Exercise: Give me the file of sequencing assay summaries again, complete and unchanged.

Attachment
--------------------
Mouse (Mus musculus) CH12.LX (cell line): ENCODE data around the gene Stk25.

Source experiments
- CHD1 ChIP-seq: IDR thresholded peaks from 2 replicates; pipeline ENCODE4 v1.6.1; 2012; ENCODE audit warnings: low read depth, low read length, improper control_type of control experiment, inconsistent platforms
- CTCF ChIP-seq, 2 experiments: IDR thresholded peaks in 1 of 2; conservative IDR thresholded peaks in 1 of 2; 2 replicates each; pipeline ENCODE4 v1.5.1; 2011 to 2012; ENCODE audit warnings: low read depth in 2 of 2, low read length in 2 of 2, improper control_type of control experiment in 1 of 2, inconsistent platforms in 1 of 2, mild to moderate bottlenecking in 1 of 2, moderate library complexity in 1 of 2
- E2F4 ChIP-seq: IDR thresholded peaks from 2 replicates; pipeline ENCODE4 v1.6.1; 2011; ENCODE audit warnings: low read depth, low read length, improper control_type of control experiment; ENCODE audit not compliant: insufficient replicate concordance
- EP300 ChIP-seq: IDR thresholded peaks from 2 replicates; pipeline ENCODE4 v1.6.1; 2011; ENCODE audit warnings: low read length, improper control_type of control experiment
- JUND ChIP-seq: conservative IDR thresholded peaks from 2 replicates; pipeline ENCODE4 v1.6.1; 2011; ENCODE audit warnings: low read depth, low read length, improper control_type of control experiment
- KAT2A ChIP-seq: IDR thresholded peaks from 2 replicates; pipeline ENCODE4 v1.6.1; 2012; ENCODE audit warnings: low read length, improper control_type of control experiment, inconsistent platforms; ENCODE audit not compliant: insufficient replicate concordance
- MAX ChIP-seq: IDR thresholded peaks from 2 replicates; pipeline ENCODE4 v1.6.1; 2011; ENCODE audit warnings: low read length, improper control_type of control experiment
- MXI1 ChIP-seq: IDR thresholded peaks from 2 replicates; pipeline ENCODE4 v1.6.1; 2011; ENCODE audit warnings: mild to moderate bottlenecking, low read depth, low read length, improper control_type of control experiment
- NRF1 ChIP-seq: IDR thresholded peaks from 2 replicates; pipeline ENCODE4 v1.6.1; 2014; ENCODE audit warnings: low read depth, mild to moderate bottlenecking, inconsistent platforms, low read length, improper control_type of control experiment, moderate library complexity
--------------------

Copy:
Mouse (Mus musculus) CH12.LX (cell line): ENCODE data around the gene Stk25.

Source experiments
- CHD1 ChIP-seq: IDR thresholded peaks from 2 replicates; pipeline ENCODE4 v1.6.1; 2012; ENCODE audit warnings: low read depth, low read length, improper control_type of control experiment, inconsistent platforms
- CTCF ChIP-seq, 2 experiments: IDR thresholded peaks in 1 of 2; conservative IDR thresholded peaks in 1 of 2; 2 replicates each; pipeline ENCODE4 v1.5.1; 2011 to 2012; ENCODE audit warnings: low read depth in 2 of 2, low read length in 2 of 2, improper control_type of control experiment in 1 of 2, inconsistent platforms in 1 of 2, mild to moderate bottlenecking in 1 of 2, moderate library complexity in 1 of 2
- E2F4 ChIP-seq: IDR thresholded peaks from 2 replicates; pipeline ENCODE4 v1.6.1; 2011; ENCODE audit warnings: low read depth, low read length, improper control_type of control experiment; ENCODE audit not compliant: insufficient replicate concordance
- EP300 ChIP-seq: IDR thresholded peaks from 2 replicates; pipeline ENCODE4 v1.6.1; 2011; ENCODE audit warnings: low read length, improper control_type of control experiment
- JUND ChIP-seq: conservative IDR thresholded peaks from 2 replicates; pipeline ENCODE4 v1.6.1; 2011; ENCODE audit warnings: low read depth, low read length, improper control_type of control experiment
- KAT2A ChIP-seq: IDR thresholded peaks from 2 replicates; pipeline ENCODE4 v1.6.1; 2012; ENCODE audit warnings: low read length, improper control_type of control experiment, inconsistent platforms; ENCODE audit not compliant: insufficient replicate concordance
- MAX ChIP-seq: IDR thresholded peaks from 2 replicates; pipeline ENCODE4 v1.6.1; 2011; ENCODE audit warnings: low read length, improper control_type of control experiment
- MXI1 ChIP-seq: IDR thresholded peaks from 2 replicates; pipeline ENCODE4 v1.6.1; 2011; ENCODE audit warnings: mild to moderate bottlenecking, low read depth, low read length, improper control_type of control experiment
- NRF1 ChIP-seq: IDR thresholded peaks from 2 replicates; pipeline ENCODE4 v1.6.1; 2014; ENCODE audit warnings: low read depth, mild to moderate bottlenecking, inconsistent platforms, low read length, improper control_type of control experiment, moderate library complexity